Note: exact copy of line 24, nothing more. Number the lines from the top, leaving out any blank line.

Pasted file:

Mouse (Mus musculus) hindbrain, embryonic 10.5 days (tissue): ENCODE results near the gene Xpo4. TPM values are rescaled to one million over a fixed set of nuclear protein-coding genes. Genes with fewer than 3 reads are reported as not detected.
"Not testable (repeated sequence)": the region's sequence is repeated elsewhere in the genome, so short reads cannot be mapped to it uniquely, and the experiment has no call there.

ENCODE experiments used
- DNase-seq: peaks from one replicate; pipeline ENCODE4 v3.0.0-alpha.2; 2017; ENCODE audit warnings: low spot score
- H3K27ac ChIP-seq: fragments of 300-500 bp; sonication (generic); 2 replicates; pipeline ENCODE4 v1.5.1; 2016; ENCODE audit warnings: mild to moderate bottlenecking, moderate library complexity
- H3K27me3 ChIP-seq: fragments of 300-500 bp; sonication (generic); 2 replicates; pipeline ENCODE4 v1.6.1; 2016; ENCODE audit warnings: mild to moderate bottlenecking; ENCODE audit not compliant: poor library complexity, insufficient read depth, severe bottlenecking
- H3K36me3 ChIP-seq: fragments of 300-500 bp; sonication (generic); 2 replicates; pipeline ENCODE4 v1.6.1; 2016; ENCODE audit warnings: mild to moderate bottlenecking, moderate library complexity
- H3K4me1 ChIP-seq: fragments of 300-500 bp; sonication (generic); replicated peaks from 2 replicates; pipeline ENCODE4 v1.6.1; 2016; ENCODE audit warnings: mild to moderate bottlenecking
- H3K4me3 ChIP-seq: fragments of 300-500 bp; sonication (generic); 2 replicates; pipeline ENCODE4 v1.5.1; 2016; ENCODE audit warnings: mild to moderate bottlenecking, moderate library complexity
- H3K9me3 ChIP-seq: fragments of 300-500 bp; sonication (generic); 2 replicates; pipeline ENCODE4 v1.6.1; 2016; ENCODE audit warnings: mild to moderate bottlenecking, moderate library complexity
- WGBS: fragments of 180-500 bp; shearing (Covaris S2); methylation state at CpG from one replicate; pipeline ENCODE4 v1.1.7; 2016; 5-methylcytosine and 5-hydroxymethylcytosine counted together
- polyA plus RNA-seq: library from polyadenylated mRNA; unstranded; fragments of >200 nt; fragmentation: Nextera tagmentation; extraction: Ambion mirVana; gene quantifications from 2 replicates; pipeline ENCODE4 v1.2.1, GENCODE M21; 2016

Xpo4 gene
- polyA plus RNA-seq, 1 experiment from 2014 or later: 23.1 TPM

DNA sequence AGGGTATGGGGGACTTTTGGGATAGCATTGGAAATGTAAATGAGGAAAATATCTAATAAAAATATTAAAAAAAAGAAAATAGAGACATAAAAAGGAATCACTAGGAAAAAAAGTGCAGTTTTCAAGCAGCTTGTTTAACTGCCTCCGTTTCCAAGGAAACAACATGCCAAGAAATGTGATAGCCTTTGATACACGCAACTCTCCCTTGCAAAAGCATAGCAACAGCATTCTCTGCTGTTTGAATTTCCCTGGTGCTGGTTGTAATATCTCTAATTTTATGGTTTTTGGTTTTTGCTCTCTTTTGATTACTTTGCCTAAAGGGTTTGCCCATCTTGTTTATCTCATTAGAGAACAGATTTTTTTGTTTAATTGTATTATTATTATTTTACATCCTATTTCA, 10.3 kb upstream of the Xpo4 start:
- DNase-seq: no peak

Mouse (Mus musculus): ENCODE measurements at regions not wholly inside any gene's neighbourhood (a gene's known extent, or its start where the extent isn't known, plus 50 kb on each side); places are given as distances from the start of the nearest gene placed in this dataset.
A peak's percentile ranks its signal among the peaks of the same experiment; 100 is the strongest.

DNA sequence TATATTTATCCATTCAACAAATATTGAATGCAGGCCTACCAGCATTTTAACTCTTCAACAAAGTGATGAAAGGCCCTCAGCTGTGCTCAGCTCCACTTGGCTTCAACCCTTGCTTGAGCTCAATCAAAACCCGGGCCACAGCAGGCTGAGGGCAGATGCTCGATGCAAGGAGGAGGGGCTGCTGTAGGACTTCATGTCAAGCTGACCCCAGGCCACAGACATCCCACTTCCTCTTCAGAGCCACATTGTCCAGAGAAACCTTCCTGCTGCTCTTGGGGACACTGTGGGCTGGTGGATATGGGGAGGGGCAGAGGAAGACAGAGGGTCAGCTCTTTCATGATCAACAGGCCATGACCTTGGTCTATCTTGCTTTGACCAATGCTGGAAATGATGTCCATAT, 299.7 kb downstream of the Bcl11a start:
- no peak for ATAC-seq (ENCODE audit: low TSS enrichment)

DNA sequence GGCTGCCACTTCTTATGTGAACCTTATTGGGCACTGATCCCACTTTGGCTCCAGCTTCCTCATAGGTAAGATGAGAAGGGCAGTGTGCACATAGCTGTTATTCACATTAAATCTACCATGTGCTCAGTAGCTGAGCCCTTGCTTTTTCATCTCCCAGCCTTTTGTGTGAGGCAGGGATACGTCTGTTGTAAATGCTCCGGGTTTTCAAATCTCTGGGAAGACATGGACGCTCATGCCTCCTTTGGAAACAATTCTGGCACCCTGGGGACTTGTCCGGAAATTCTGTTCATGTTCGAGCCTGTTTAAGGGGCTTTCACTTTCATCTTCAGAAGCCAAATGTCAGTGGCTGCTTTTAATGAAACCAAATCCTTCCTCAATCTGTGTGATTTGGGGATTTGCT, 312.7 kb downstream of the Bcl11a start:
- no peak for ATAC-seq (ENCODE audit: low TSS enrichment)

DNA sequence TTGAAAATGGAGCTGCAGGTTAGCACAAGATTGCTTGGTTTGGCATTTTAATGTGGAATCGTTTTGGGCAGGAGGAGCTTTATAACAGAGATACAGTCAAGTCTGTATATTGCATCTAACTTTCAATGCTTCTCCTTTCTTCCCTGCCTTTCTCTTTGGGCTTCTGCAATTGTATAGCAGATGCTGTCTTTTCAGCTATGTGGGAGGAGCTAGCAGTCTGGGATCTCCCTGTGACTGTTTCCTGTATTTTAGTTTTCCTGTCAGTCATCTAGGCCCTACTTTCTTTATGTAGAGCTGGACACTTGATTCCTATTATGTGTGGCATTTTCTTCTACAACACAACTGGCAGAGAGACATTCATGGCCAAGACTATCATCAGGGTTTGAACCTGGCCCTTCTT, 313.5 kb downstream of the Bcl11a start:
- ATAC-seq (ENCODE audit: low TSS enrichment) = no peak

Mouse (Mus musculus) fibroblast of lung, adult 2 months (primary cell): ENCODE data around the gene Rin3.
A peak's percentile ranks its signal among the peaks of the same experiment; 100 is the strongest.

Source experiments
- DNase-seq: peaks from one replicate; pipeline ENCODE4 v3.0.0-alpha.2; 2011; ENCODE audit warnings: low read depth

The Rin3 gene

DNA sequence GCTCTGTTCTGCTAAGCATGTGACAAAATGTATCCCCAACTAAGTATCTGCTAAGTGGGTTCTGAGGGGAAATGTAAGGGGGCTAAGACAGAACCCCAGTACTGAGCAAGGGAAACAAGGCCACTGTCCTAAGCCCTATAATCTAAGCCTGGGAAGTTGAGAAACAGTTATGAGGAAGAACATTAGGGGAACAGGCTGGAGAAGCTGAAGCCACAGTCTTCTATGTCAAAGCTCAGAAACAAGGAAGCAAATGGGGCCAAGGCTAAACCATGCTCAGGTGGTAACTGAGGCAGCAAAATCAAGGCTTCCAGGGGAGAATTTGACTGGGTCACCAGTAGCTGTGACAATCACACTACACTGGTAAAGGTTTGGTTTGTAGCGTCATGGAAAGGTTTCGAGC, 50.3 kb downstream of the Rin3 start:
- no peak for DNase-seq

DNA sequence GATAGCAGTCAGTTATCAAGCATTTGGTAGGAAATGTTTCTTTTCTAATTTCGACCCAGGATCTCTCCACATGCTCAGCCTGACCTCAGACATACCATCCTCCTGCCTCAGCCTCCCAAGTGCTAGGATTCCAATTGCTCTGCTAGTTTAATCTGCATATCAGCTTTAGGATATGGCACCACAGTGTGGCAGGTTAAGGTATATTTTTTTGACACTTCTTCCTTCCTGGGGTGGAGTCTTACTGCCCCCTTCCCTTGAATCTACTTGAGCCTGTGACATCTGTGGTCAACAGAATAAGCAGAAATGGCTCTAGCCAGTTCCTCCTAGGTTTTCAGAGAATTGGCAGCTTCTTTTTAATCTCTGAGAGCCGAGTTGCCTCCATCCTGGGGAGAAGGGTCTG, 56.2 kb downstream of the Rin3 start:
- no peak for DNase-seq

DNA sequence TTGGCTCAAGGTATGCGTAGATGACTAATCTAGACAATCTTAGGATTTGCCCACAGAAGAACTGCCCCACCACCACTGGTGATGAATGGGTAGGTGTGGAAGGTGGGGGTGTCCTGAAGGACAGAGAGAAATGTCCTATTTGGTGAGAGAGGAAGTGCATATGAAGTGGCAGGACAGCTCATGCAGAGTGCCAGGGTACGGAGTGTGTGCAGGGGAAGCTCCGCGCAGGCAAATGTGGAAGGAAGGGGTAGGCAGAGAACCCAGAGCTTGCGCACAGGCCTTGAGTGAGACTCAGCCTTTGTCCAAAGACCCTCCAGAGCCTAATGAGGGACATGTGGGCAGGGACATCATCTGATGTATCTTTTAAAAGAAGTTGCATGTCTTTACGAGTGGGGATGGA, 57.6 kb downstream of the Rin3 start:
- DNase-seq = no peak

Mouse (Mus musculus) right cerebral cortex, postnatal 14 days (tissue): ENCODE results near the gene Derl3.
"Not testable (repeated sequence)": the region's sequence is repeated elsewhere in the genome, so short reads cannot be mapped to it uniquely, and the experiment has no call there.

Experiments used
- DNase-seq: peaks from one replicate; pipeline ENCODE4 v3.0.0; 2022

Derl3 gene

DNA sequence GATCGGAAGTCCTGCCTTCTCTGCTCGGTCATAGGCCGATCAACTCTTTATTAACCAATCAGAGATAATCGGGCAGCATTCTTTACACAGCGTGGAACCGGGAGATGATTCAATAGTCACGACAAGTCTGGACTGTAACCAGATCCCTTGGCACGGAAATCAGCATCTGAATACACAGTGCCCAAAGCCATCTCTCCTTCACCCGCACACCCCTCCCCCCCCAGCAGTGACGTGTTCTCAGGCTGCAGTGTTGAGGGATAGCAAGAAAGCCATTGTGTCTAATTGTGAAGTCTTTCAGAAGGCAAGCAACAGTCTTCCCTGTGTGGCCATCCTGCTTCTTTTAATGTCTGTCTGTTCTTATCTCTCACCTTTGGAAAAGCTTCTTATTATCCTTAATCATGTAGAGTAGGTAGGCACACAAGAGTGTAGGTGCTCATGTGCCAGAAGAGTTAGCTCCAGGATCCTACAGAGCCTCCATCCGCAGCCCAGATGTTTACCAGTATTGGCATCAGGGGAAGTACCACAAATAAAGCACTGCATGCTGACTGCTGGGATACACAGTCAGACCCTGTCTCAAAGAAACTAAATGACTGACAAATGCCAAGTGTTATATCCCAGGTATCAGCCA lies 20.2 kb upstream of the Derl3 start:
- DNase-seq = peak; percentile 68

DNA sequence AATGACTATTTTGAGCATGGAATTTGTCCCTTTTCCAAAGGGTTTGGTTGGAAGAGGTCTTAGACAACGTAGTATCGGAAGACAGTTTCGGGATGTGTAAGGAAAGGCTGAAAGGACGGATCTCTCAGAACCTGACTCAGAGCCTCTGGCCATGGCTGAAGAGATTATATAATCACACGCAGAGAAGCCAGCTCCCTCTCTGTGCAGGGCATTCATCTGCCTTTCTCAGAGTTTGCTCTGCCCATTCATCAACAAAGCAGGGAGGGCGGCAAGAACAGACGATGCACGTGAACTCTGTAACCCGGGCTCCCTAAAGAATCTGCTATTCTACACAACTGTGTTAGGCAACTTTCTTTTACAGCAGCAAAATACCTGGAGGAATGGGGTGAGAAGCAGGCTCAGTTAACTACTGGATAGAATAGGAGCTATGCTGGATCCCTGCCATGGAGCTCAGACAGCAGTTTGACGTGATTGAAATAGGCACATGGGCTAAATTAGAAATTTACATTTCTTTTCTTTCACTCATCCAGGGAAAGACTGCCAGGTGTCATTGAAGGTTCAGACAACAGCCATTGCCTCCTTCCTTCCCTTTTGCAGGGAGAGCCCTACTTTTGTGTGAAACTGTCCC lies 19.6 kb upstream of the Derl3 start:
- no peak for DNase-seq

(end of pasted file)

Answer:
- ATAC-seq (ENCODE audit: low TSS enrichment) = no peak